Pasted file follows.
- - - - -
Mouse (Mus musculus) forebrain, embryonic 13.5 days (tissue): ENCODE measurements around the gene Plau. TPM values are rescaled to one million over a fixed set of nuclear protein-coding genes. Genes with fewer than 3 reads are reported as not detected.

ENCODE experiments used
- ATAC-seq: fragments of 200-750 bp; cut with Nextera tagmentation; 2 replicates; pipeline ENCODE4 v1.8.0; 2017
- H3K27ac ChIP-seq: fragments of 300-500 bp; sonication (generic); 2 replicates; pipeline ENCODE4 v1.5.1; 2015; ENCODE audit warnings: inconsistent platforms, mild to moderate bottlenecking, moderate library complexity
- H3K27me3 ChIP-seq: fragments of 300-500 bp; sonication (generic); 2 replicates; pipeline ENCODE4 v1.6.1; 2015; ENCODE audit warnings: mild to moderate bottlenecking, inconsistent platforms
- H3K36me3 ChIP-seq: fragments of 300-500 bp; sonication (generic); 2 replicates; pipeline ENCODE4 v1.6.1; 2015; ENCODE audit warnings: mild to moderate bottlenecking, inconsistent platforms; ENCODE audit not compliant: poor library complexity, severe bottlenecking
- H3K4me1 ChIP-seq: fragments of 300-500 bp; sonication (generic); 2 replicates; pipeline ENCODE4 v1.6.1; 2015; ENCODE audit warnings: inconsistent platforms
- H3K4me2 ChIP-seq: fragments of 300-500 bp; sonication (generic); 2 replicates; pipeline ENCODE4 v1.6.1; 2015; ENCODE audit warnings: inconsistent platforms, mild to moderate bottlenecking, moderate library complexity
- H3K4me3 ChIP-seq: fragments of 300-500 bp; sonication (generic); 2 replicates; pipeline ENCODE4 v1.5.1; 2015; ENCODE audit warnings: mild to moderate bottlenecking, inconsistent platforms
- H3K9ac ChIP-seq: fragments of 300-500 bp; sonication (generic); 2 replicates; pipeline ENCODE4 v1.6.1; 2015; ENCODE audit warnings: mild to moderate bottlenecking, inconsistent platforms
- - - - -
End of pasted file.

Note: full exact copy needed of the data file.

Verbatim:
Mouse (Mus musculus) forebrain, embryonic 13.5 days (tissue): ENCODE measurements around the gene Plau. TPM values are rescaled to one million over a fixed set of nuclear protein-coding genes. Genes with fewer than 3 reads are reported as not detected.

ENCODE experiments used
- ATAC-seq: fragments of 200-750 bp; cut with Nextera tagmentation; 2 replicates; pipeline ENCODE4 v1.8.0; 2017
- H3K27ac ChIP-seq: fragments of 300-500 bp; sonication (generic); 2 replicates; pipeline ENCODE4 v1.5.1; 2015; ENCODE audit warnings: inconsistent platforms, mild to moderate bottlenecking, moderate library complexity
- H3K27me3 ChIP-seq: fragments of 300-500 bp; sonication (generic); 2 replicates; pipeline ENCODE4 v1.6.1; 2015; ENCODE audit warnings: mild to moderate bottlenecking, inconsistent platforms
- H3K36me3 ChIP-seq: fragments of 300-500 bp; sonication (generic); 2 replicates; pipeline ENCODE4 v1.6.1; 2015; ENCODE audit warnings: mild to moderate bottlenecking, inconsistent platforms; ENCODE audit not compliant: poor library complexity, severe bottlenecking
- H3K4me1 ChIP-seq: fragments of 300-500 bp; sonication (generic); 2 replicates; pipeline ENCODE4 v1.6.1; 2015; ENCODE audit warnings: inconsistent platforms
- H3K4me2 ChIP-seq: fragments of 300-500 bp; sonication (generic); 2 replicates; pipeline ENCODE4 v1.6.1; 2015; ENCODE audit warnings: inconsistent platforms, mild to moderate bottlenecking, moderate library complexity
- H3K4me3 ChIP-seq: fragments of 300-500 bp; sonication (generic); 2 replicates; pipeline ENCODE4 v1.5.1; 2015; ENCODE audit warnings: mild to moderate bottlenecking, inconsistent platforms
- H3K9ac ChIP-seq: fragments of 300-500 bp; sonication (generic); 2 replicates; pipeline ENCODE4 v1.6.1; 2015; ENCODE audit warnings: mild to moderate bottlenecking, inconsistent platforms